Taylor & Francis
A study was conducted in Missoula, Montana to compare local pollen counts from 1978 with those measured nearly 30 years later in 2006 using two different measurement techniques (Durham gravimetric sampler and a Burkard volumetric sampler). Trends in peak pollen times measured during the spring, summer and autumn, respectively, were compared between the two years by Pearson’s correlation and frequency of occurrence of plant genus. Meteorological conditions were also examined during each of the two study periods.
In comparing the two years, there was a statistically significant linear association between the different counts for the months of April through August, with similar levels of pollen types for any given month. The five predominant pollen types (based on counts) identified in each study were Pinus, Poaceae, Populus, Alnus, and Betula for 2006 and Pinus, Poaceae, Populus, Acer and Artemisia for 1978. In summary most of the genera displayed similar peak pollination timing between the two years, suggesting that results from the Durham (gravimetric) and Burkard (volumetric) sampling methods are comparable when reporting relative frequency of occurrence.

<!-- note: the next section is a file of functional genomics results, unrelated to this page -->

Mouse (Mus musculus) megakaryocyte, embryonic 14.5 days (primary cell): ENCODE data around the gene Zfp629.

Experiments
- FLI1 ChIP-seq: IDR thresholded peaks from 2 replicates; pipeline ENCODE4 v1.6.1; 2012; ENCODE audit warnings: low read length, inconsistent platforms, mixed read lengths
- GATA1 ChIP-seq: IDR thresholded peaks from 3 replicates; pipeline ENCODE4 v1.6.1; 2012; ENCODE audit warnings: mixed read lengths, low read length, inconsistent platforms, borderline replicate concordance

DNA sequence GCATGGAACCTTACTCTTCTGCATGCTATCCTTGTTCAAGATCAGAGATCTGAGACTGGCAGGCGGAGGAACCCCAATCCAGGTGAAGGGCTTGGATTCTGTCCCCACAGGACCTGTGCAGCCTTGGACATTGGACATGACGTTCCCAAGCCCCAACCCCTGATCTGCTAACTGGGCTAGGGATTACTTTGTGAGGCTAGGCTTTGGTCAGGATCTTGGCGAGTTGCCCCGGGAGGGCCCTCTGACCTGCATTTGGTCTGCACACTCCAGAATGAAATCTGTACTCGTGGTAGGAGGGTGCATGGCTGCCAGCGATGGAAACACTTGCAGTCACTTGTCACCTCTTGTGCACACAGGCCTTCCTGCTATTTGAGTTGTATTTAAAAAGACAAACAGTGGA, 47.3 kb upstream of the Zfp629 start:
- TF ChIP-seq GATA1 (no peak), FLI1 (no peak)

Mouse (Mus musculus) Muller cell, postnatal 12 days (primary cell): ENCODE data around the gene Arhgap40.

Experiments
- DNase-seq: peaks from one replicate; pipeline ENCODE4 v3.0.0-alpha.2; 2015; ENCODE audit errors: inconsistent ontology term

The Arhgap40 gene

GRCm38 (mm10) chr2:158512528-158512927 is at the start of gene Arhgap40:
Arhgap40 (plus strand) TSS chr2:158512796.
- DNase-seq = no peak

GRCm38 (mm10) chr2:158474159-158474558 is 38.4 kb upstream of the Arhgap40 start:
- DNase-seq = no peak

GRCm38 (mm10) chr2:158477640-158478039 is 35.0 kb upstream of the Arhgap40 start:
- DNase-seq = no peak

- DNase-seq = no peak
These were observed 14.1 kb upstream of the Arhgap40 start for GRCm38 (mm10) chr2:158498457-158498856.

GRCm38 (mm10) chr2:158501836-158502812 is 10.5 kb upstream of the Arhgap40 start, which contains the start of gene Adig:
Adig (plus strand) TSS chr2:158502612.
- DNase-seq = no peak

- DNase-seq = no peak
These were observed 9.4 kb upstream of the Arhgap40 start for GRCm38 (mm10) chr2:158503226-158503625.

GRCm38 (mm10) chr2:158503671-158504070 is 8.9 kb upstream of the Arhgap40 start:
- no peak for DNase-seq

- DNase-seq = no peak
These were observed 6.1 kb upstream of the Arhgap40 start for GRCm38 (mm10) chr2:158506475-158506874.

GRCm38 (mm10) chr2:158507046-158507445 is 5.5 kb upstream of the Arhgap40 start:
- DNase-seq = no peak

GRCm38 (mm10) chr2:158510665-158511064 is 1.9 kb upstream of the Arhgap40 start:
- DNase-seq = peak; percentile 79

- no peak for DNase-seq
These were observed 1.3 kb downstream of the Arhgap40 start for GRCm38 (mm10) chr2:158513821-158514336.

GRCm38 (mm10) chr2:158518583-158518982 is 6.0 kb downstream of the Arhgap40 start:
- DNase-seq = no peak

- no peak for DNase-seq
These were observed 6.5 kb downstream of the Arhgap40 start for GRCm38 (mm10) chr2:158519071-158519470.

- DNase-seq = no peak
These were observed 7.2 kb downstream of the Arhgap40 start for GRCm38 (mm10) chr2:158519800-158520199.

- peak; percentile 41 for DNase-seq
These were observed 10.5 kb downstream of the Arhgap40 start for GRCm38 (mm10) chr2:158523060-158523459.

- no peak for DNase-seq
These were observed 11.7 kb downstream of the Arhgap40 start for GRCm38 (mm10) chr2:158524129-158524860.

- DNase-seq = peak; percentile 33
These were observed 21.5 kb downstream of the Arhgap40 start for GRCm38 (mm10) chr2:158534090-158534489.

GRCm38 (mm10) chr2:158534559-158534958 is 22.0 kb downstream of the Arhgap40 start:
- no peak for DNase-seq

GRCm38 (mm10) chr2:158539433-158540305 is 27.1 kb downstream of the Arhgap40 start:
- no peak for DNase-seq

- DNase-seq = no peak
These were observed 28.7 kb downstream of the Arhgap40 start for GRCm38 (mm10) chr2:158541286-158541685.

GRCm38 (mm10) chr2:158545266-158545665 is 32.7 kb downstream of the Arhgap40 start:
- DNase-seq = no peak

pollen, aeroallergen, peak pollination, seasonal rhinitis, climate change
©2010 Collegium Palynologicum Scandinavicum
Crispen, Kelly L.; Gillespie, Donald N.; Weiler, Emily C.; Noonan, Curtis W.; Hamilton, Raymond F.; and Ward, Tony, "A Comparison of 1978 and 2006 Peak Pollen Seasons and Sampling Methods in Missoula, Montana" (2010). Public and Community Health Sciences Faculty Publications. 5.